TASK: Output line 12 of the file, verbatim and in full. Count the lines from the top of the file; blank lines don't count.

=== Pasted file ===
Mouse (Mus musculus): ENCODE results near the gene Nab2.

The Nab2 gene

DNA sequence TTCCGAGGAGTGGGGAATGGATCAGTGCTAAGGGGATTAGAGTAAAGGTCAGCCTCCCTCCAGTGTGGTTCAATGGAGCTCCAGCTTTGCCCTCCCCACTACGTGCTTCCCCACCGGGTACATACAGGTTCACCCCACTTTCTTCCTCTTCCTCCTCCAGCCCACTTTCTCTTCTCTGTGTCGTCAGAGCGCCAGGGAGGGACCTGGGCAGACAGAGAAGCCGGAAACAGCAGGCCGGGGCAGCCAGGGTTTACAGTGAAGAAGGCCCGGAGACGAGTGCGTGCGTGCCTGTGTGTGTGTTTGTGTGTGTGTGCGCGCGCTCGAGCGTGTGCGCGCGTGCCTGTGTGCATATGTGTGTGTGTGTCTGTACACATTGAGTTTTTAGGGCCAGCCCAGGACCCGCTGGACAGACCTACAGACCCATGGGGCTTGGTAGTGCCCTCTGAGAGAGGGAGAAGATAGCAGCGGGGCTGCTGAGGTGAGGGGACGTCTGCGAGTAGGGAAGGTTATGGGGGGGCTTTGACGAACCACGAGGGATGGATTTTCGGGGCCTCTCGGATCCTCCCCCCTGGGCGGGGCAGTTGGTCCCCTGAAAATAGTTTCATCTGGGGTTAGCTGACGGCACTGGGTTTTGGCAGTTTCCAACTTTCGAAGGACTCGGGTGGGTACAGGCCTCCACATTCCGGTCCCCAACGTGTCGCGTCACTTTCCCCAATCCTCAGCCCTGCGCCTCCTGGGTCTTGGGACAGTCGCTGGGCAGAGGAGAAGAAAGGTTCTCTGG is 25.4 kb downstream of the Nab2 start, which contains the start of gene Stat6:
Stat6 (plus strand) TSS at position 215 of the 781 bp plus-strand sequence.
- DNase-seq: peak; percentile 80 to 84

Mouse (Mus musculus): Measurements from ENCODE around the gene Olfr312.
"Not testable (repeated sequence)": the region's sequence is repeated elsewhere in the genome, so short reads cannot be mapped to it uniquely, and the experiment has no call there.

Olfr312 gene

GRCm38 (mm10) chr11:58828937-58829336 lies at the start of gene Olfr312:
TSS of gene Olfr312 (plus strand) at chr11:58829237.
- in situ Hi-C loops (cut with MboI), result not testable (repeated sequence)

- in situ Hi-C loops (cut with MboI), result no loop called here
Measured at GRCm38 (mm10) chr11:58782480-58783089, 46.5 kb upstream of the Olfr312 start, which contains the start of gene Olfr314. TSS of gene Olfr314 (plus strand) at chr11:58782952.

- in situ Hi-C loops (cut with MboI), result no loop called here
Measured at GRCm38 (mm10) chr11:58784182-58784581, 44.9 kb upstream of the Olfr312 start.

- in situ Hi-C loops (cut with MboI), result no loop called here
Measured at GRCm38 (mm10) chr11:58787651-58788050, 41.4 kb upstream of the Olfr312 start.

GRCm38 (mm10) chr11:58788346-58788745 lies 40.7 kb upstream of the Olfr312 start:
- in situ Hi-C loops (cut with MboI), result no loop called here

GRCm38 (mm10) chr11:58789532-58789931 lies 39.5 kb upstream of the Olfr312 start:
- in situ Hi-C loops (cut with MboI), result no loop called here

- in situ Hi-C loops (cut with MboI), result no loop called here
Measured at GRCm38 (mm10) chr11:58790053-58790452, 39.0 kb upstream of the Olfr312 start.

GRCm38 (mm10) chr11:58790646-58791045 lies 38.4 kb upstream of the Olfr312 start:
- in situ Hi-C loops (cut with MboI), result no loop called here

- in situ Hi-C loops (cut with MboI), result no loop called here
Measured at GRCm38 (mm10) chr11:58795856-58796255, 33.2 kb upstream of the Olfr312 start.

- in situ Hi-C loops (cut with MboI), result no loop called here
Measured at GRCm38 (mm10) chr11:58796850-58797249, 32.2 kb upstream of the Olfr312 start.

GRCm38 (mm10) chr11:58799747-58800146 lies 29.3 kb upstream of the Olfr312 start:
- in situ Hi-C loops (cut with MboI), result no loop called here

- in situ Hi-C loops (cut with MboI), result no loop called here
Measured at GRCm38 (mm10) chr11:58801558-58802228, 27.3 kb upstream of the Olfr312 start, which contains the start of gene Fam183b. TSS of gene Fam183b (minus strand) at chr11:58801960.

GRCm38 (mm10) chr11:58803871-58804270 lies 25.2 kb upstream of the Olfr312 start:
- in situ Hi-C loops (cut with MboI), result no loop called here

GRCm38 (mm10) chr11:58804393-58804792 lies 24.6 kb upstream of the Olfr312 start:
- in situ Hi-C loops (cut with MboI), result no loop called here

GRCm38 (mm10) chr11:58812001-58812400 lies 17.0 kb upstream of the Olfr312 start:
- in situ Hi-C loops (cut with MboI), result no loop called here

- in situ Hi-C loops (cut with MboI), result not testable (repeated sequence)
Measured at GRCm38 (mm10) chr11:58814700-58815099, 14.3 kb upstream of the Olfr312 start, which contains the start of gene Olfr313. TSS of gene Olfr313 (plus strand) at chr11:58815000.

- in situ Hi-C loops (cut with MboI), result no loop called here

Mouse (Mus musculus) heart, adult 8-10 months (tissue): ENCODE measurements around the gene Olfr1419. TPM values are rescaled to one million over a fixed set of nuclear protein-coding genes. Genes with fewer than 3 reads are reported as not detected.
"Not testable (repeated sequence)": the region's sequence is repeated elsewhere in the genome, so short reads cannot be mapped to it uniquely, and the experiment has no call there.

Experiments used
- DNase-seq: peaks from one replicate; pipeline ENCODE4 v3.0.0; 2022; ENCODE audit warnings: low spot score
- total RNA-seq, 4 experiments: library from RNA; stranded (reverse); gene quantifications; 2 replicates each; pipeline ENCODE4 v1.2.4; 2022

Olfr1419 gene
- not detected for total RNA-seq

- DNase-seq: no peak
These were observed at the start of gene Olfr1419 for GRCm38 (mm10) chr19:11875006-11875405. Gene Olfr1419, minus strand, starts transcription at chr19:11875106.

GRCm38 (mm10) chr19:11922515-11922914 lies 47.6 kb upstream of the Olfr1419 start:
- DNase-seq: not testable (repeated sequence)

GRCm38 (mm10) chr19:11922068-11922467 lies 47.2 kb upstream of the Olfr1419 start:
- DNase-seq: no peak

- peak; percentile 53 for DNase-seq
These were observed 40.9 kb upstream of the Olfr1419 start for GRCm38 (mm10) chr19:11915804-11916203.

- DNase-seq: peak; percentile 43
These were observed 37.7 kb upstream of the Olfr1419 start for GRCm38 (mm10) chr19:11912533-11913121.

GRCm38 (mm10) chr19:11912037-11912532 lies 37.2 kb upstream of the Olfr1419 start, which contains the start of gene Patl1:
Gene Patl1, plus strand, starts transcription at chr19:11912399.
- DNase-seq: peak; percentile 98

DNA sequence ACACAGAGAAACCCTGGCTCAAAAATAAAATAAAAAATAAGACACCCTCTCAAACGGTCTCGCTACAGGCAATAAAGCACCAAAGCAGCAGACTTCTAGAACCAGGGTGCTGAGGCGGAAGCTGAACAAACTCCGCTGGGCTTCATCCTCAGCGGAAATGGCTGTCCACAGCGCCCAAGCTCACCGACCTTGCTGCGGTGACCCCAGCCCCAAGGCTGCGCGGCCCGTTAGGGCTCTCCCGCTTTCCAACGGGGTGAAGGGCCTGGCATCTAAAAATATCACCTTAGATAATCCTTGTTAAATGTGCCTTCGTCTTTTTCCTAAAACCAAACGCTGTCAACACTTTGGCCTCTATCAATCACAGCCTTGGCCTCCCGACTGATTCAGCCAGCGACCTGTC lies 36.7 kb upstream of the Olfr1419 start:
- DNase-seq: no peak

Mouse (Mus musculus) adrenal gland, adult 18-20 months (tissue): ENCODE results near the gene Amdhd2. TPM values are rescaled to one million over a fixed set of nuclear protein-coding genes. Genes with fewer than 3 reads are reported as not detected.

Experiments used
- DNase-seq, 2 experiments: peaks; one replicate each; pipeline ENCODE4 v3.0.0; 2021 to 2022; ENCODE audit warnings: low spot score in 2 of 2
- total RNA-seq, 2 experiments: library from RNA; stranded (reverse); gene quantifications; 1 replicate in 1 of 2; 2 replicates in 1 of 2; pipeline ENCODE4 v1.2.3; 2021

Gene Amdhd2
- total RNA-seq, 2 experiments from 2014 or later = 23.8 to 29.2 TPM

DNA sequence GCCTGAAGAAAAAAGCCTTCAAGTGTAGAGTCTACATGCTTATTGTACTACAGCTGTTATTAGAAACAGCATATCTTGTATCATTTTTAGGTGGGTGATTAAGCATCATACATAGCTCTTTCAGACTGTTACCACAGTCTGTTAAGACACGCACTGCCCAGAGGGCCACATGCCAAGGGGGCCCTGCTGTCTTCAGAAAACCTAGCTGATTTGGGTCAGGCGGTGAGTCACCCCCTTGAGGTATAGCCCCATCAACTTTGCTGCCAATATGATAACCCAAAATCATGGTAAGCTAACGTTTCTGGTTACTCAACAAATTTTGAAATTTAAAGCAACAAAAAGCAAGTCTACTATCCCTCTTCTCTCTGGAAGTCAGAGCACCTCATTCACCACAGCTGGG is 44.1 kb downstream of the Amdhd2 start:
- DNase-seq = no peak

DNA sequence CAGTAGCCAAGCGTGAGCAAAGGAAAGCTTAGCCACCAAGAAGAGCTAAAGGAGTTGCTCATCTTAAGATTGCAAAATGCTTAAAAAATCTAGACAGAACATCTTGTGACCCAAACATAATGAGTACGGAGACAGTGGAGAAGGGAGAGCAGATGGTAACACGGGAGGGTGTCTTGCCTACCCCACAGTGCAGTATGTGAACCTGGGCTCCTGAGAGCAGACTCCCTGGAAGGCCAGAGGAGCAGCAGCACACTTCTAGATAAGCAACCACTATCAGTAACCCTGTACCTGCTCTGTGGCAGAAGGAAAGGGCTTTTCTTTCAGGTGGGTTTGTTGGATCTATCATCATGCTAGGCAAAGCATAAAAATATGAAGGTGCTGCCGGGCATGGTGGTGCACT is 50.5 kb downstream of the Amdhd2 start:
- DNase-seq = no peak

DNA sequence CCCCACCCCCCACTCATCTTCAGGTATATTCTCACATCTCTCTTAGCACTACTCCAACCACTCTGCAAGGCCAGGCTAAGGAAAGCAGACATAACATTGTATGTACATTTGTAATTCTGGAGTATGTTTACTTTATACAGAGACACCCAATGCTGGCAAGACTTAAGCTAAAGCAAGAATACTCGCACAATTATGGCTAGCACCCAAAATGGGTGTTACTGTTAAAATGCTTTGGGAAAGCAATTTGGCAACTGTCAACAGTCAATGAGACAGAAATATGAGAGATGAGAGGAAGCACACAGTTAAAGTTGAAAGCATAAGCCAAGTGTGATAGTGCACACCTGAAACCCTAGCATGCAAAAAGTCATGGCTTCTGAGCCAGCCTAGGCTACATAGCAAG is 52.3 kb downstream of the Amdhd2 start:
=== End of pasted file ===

- in situ Hi-C loops (cut with MboI), result no loop called here